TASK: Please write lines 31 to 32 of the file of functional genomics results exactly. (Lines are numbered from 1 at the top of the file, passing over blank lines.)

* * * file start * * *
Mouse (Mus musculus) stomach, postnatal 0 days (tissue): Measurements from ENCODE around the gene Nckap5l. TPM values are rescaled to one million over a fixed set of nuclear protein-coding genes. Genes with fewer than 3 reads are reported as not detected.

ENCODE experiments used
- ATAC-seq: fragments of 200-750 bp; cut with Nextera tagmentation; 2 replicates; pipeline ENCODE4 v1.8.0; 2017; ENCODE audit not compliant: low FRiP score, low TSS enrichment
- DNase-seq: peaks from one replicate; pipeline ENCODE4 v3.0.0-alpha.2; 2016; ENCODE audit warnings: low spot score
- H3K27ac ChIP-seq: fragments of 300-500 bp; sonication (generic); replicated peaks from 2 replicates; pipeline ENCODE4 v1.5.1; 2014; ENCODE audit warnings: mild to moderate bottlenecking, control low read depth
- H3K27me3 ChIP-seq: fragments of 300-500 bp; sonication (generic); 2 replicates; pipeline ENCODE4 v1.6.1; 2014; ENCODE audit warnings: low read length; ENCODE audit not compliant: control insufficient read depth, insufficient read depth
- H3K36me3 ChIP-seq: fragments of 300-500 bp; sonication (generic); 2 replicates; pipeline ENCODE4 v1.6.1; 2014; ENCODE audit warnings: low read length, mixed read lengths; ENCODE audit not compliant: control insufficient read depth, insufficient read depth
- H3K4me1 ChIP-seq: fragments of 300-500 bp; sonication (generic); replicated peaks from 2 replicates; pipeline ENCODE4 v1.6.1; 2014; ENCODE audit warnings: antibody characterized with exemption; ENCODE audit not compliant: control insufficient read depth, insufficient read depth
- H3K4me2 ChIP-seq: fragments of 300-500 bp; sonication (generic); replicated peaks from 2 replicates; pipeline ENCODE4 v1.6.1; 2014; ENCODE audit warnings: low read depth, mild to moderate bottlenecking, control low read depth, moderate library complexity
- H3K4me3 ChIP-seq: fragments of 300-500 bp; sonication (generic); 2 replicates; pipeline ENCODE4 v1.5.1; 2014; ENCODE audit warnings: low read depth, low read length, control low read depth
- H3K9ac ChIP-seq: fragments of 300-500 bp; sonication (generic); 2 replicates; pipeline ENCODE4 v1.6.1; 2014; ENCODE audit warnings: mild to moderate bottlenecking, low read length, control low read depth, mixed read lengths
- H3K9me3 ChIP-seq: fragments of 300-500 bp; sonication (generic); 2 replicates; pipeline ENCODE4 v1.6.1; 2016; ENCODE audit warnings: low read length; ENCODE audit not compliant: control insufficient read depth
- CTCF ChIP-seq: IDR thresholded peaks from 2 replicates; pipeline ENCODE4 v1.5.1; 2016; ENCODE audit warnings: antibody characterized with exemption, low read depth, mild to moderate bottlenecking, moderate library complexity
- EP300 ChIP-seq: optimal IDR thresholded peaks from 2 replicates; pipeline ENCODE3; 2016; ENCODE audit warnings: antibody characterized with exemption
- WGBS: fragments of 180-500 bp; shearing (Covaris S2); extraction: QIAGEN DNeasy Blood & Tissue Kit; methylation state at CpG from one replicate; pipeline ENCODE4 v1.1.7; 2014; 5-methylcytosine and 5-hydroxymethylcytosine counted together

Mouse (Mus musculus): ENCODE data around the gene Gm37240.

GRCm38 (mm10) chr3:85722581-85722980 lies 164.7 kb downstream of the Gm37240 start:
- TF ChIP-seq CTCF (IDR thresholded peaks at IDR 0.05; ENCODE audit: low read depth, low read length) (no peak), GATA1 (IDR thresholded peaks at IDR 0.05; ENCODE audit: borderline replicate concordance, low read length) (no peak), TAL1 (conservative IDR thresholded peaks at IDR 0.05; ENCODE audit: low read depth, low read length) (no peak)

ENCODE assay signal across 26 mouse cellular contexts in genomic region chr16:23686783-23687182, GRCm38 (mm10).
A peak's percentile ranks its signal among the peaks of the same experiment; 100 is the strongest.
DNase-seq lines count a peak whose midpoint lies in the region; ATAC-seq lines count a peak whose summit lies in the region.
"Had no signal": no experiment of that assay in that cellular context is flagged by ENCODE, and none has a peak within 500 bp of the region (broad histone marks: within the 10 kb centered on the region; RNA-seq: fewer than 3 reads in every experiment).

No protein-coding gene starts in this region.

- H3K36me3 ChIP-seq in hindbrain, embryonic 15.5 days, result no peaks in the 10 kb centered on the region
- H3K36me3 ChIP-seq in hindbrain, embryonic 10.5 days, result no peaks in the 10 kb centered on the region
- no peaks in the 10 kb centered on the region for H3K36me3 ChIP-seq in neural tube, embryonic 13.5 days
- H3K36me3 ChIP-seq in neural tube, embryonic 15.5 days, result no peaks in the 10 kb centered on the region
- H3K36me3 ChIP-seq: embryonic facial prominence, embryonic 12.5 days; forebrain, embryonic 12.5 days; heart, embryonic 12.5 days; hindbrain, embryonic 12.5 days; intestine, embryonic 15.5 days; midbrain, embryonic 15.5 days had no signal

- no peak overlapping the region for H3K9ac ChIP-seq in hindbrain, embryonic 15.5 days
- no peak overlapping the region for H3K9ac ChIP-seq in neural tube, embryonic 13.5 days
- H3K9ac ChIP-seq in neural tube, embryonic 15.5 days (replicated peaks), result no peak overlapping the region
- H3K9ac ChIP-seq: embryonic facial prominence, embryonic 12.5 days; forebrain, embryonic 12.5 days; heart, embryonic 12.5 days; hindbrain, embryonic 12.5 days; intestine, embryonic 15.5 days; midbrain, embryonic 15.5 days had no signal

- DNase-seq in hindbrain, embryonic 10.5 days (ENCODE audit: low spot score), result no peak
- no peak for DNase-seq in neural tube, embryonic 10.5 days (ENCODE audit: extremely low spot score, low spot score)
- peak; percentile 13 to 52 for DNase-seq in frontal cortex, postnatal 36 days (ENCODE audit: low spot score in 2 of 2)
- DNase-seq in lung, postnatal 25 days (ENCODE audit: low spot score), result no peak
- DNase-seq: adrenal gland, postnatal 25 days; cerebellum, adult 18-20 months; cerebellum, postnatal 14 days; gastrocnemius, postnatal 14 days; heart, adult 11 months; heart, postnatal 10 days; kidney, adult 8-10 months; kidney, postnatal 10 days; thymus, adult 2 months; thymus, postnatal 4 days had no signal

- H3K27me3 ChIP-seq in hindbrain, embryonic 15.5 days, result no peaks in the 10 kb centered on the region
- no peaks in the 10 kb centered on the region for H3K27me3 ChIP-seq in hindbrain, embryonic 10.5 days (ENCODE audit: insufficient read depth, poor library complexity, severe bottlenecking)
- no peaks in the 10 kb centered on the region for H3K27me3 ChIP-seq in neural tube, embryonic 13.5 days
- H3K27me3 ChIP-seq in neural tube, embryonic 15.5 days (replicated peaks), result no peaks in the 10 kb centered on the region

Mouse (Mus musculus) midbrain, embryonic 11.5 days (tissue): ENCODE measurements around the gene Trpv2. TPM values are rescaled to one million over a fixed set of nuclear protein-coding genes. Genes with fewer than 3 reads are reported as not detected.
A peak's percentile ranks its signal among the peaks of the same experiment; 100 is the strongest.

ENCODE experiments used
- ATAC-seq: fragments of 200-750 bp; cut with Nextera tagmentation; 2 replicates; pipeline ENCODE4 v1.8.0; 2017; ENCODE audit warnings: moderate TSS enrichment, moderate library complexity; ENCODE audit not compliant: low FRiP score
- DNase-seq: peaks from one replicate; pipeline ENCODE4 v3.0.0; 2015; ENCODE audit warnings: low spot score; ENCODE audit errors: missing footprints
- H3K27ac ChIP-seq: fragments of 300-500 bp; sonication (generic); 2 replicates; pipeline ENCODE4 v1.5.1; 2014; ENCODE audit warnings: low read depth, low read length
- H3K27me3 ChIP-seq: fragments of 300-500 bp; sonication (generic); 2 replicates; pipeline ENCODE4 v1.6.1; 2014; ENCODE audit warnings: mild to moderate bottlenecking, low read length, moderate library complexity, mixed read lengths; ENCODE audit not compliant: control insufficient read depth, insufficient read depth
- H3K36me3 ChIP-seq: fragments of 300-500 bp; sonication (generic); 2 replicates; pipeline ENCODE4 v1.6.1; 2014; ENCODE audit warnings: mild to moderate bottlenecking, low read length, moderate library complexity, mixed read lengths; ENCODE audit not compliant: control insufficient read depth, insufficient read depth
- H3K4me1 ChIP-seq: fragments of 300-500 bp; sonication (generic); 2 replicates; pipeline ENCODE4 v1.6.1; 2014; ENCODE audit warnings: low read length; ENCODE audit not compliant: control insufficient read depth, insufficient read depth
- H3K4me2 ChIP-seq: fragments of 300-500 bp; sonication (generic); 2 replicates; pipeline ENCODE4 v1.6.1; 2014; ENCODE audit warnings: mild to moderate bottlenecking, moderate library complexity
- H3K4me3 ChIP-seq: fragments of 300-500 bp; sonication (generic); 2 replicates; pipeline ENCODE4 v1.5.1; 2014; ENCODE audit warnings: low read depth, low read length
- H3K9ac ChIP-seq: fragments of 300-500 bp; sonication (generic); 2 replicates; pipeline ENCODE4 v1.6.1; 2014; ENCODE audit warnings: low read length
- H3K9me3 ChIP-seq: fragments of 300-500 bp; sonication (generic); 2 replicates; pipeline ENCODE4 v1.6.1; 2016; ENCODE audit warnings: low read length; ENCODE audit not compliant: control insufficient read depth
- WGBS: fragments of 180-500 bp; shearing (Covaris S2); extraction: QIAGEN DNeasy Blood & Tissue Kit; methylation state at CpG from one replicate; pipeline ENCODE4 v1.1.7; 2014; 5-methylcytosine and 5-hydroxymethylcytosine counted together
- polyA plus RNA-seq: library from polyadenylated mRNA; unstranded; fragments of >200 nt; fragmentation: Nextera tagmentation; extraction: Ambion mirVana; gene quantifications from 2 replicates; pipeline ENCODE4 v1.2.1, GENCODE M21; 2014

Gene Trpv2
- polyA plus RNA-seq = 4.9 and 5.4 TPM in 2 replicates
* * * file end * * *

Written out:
- H3K9ac ChIP-seq in neural tube, embryonic 15.5 days (replicated peaks), result no peak overlapping the region
- H3K9ac ChIP-seq: embryonic facial prominence, embryonic 12.5 days; forebrain, embryonic 12.5 days; heart, embryonic 12.5 days; hindbrain, embryonic 12.5 days; intestine, embryonic 15.5 days; midbrain, embryonic 15.5 days had no signal